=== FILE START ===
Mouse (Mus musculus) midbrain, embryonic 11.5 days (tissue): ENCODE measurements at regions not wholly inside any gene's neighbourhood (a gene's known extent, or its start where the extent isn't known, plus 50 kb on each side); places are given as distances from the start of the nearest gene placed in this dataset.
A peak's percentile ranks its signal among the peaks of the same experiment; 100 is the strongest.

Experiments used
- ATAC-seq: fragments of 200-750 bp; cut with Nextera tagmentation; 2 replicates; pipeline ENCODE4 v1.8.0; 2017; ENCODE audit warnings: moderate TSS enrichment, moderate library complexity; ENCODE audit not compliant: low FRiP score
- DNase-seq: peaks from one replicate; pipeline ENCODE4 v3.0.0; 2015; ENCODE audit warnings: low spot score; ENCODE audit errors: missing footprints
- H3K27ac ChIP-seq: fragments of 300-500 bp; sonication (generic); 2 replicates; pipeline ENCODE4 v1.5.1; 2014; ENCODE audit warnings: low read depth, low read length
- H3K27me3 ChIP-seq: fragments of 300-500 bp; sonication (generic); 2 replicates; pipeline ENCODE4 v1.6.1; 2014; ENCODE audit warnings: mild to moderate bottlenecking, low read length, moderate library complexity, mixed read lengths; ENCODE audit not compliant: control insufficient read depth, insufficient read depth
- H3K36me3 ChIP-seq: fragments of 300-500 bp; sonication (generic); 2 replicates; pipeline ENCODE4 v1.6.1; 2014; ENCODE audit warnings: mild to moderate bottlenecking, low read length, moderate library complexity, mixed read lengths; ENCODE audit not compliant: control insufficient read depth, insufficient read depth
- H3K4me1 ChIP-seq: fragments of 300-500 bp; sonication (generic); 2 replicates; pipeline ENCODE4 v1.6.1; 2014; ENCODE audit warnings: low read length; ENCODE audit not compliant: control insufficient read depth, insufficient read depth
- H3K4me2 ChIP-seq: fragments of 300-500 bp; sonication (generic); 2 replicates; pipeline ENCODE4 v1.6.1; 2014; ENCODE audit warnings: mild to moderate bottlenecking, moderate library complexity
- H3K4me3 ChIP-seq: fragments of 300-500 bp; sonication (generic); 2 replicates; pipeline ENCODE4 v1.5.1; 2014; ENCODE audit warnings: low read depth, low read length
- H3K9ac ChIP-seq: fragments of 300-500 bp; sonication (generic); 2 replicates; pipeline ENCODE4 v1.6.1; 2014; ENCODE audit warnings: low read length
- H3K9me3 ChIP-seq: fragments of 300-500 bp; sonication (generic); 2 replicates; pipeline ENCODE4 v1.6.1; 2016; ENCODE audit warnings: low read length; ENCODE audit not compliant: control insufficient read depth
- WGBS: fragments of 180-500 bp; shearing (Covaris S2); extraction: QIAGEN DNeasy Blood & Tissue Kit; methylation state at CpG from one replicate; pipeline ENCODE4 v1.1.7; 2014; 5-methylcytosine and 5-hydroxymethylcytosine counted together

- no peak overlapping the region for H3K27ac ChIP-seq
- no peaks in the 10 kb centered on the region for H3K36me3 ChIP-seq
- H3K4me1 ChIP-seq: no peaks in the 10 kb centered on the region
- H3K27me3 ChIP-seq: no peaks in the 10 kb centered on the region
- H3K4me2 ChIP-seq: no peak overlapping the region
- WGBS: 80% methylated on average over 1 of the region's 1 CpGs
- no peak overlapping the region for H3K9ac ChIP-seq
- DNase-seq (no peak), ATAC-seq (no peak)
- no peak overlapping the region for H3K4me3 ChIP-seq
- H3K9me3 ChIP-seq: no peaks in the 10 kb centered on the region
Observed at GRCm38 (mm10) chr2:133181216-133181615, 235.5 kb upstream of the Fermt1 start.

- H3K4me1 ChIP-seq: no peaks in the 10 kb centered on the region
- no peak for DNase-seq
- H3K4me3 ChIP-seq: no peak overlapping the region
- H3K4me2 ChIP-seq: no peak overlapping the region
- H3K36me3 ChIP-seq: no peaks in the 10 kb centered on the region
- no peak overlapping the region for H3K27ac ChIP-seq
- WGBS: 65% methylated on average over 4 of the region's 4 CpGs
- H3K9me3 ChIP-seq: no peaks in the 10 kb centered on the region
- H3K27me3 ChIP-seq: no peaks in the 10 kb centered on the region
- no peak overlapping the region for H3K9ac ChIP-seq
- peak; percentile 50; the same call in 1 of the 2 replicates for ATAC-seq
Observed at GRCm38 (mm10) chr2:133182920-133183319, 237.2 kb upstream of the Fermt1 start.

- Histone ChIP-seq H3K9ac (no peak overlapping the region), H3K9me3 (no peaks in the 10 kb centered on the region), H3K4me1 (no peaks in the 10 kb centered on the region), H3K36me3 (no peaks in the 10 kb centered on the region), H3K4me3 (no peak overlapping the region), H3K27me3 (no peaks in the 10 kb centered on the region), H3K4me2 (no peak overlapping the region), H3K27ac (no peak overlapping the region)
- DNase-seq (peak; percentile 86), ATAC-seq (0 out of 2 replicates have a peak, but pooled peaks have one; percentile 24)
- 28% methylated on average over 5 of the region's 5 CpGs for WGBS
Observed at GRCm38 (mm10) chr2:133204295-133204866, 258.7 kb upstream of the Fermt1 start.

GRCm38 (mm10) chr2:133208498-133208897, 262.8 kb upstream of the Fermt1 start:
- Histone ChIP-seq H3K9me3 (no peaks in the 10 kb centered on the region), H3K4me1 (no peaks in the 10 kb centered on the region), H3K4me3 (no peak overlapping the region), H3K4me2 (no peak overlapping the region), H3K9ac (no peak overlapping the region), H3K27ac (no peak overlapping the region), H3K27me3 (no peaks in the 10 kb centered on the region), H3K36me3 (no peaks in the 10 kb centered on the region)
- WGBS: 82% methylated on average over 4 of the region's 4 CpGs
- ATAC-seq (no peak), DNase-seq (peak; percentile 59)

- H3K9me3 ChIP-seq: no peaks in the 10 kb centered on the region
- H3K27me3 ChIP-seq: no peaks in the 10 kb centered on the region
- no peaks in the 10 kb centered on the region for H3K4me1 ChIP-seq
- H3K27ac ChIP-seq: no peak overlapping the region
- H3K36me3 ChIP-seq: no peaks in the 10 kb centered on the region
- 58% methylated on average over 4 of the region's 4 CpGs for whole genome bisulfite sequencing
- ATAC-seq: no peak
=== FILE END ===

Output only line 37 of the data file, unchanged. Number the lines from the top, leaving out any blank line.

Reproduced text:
Observed at GRCm38 (mm10) chr2:133182920-133183319, 237.2 kb upstream of the Fermt1 start.